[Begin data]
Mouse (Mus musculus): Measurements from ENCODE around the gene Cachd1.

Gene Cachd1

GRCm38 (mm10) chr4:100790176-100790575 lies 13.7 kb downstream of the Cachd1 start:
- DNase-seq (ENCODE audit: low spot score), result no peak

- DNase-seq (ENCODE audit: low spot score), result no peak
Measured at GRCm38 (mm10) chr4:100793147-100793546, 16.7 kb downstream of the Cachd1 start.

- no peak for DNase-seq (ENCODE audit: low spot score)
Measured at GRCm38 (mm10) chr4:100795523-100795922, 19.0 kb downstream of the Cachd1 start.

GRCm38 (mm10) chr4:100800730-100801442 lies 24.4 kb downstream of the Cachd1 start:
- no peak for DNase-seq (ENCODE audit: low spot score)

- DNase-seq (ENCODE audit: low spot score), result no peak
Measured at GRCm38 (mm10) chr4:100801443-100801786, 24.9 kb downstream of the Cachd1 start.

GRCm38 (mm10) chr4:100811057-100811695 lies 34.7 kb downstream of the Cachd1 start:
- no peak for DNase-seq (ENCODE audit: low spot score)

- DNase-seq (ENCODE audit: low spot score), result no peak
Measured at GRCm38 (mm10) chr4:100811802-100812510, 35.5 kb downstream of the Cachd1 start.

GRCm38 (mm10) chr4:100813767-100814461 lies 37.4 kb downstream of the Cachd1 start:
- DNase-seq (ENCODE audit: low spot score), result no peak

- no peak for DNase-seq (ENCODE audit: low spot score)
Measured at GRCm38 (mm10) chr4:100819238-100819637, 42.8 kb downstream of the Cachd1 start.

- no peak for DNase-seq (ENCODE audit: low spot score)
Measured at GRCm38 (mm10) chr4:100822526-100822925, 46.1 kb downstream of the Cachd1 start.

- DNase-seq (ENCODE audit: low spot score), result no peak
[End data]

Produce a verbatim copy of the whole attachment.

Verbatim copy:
Mouse (Mus musculus): Measurements from ENCODE around the gene Cachd1.

Gene Cachd1

GRCm38 (mm10) chr4:100790176-100790575 lies 13.7 kb downstream of the Cachd1 start:
- DNase-seq (ENCODE audit: low spot score), result no peak

- DNase-seq (ENCODE audit: low spot score), result no peak
Measured at GRCm38 (mm10) chr4:100793147-100793546, 16.7 kb downstream of the Cachd1 start.

- no peak for DNase-seq (ENCODE audit: low spot score)
Measured at GRCm38 (mm10) chr4:100795523-100795922, 19.0 kb downstream of the Cachd1 start.

GRCm38 (mm10) chr4:100800730-100801442 lies 24.4 kb downstream of the Cachd1 start:
- no peak for DNase-seq (ENCODE audit: low spot score)

- DNase-seq (ENCODE audit: low spot score), result no peak
Measured at GRCm38 (mm10) chr4:100801443-100801786, 24.9 kb downstream of the Cachd1 start.

GRCm38 (mm10) chr4:100811057-100811695 lies 34.7 kb downstream of the Cachd1 start:
- no peak for DNase-seq (ENCODE audit: low spot score)

- DNase-seq (ENCODE audit: low spot score), result no peak
Measured at GRCm38 (mm10) chr4:100811802-100812510, 35.5 kb downstream of the Cachd1 start.

GRCm38 (mm10) chr4:100813767-100814461 lies 37.4 kb downstream of the Cachd1 start:
- DNase-seq (ENCODE audit: low spot score), result no peak

- no peak for DNase-seq (ENCODE audit: low spot score)
Measured at GRCm38 (mm10) chr4:100819238-100819637, 42.8 kb downstream of the Cachd1 start.

- no peak for DNase-seq (ENCODE audit: low spot score)
Measured at GRCm38 (mm10) chr4:100822526-100822925, 46.1 kb downstream of the Cachd1 start.

- DNase-seq (ENCODE audit: low spot score), result no peak